Holiday Spirits Inspire Giving and Service

‘Tis the season of snow, hot cocoa and good cheer—and service.

For many, the holidays are a reminder of what people have to be thankful for. This can inspire planning for donations and holiday service.

Seattle University is no exception to the surge of holiday service projects. Pre-Health Club, led by Nick Chock, organized a drive to collect donations for a project called Shoeboxes of Joy through Catholic Community Services. With donation boxes around campus, Pre-Health Club collected small gifts and necessities for isolated adults around King County.

Citywide, Seattle’s Union Gospel Mission is hosting its annual fall campaign called One City/One Hope. With a monetary donation, people can give meals to those who need them.

At Seattle U, many students are also making plans for service trips in sunnier seasons.

Sophomore Keegan Tasker and Senior Kelsey McGarry are leading a spring break trip to New Orleans with Shirts Across America to rebuild houses destroyed by Hurricane Katrina nearly ten years ago.

“People who still choose to live there even though they know that there’s a potential for another really massive hurricane stay there because that’s where their family’s from,” Tasker said.

In the duration of a week-long trip, the students cannot see the full results of their service, but make significant impact on rebuilding homes, something Tasker says is still desperately needed after Hurricane Katrina.
“Sometimes I think people forget about it just because it was ten years ago, but there’s still so much that needs to be accomplished in New Orleans,” Tasker said.

Tasker said that summer obligations and winter break holidays make spring break an attractive time for service.

Also, in anticipation of spring break, Seattle University’s Center for Service and Community Engagement is coordinating three local immersion trips to take place during that week.

Dignity, Justice & Work is an immersion in Seattle and Eastern Washington that digs into immigration and labor rights as they pertain to American identity.

The Hunger & Homelessness immersion also takes place in Seattle, tracing the roots of hunger and homelessness as they relate to the community.

The Earth, Air, Water immersion explores sustainable living and environmental justice in the Seattle area.

All of these immersions are locally based as well as focused on the educational process behind the issues. Part of that means pre and post introspection.

“We’re doing something a little different to help keep our participants more engaged,” Ramos said. “We are looking forward to five pre-trip meetings, and what happens at these pre-trip meetings is where you get to explore the basis of social justice before digging into the issue with self during the week of spring break.”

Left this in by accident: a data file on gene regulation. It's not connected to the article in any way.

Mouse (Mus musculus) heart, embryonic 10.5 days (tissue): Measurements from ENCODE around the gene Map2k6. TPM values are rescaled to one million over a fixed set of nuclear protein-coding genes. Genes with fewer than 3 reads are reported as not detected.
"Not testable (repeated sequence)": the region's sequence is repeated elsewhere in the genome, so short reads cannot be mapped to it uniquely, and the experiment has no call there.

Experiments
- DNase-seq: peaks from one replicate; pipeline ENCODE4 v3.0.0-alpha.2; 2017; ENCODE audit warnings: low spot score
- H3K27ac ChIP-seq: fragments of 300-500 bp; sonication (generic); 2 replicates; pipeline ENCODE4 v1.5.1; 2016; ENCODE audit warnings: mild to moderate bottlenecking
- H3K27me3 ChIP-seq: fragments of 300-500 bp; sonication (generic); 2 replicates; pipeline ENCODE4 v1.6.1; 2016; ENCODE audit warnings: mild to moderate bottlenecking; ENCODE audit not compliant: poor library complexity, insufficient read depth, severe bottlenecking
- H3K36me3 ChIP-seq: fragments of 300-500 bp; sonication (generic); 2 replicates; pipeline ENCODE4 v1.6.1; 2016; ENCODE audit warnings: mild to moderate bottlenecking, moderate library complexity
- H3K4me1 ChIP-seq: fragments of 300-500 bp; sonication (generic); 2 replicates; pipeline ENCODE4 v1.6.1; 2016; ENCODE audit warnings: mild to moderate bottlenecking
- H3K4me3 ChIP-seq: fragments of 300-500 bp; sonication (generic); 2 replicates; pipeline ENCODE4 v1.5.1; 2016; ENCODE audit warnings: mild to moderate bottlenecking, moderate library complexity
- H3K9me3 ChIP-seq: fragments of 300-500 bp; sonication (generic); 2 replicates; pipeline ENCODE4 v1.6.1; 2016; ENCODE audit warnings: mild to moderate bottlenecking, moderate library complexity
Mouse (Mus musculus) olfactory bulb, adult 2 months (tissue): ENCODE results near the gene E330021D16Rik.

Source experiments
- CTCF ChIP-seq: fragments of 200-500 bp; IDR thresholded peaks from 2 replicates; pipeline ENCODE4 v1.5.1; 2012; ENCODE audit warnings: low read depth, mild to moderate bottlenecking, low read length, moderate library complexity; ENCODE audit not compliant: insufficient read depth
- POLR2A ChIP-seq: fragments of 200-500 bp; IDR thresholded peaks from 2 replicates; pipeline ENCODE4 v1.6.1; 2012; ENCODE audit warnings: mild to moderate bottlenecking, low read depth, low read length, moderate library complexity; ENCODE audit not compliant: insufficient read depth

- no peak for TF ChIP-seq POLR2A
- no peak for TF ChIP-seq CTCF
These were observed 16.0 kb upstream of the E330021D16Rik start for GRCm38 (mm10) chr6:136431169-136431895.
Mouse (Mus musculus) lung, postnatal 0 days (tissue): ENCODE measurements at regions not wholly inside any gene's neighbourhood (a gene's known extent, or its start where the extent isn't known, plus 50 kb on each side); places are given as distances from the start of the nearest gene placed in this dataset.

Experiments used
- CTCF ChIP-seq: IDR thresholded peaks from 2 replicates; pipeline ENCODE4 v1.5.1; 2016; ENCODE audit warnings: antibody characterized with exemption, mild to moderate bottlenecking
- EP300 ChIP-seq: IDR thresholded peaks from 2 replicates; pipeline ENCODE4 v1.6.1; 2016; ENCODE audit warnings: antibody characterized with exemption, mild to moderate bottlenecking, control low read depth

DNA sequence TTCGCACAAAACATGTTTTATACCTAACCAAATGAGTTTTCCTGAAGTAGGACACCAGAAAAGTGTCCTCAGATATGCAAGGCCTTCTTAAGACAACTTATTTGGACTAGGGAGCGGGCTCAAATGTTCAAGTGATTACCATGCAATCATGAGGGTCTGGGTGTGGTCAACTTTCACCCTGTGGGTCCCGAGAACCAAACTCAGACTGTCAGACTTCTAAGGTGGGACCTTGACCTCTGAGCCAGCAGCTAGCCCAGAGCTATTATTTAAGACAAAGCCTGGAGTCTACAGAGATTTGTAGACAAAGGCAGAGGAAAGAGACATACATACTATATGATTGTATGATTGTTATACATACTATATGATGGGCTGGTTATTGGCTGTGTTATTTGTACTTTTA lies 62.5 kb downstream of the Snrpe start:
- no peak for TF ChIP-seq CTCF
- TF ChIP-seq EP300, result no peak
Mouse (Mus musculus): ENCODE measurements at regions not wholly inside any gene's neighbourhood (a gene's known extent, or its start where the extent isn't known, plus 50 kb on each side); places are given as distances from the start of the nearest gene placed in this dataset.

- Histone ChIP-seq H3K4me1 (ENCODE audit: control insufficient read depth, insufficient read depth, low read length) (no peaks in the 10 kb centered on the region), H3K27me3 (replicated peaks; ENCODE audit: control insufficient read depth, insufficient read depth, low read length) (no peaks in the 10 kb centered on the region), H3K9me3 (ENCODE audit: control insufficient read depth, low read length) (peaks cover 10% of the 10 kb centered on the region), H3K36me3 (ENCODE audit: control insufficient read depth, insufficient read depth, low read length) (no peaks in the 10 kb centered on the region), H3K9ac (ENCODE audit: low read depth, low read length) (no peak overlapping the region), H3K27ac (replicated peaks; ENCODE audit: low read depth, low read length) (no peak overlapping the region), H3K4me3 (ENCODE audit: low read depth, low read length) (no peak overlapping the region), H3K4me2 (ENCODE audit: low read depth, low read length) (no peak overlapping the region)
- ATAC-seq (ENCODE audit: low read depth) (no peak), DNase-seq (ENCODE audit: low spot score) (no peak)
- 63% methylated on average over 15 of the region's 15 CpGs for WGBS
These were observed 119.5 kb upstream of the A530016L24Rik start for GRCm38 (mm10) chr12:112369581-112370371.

The Center for Service has extended the application deadline for these immersions until Jan. 16.

As the year draws to a close, students are already planning their impact on the world in 2015.

Lena may be contacted at: lbeck@su-spectator.com


Alaina Bever
News Editor

The holiday season and the buying that often accompanies the holidays—between Black Friday and the gift-giving that has become a social obligation—often brings with it a bit of ill feelings towards corporations and capitalism. Here in Seattle, one local business is contradicting that story by giving back.

Saul Spady, a member of the local Dick’s Drive-In family, is working with the nonprofit Mary’s Place on a campaign called “No Child Sleeps Outside.” The goal of the campaign is to raise $250,000 by the end of the year. Spady told the Seattle Times that if their project meets this goal, Mary’s Place will have enough to provide winter shelter for all the homeless women and children in Seattle.

By Nov. 28, the campaign had already raised $65,000, with support from Dick’s Drive-In and several other local companies and many of the Seattle Seahawks and their families.

According to Mary’s Place, over 550 families in Seattle sleep on the streets each night. The mission of the foundation is “empowering homeless women, children and families to reclaim their lives by providing shelter, nourishment, resources, healing and hope in a safe community.”

For anyone who has been looking for a way to give back this holiday season, the “No Child Sleeps Outside” fundraiser is still accepting donations. It is one piece in the puzzle to provide shelter for all people in Seattle.

Alaina may be reached at: news@su-spectator.com

Lena Beck

Lena Beck is a freshman Humanities for Leadership major. She does best with ample access to coffee, and enjoys people-watching from the top of parking garages.


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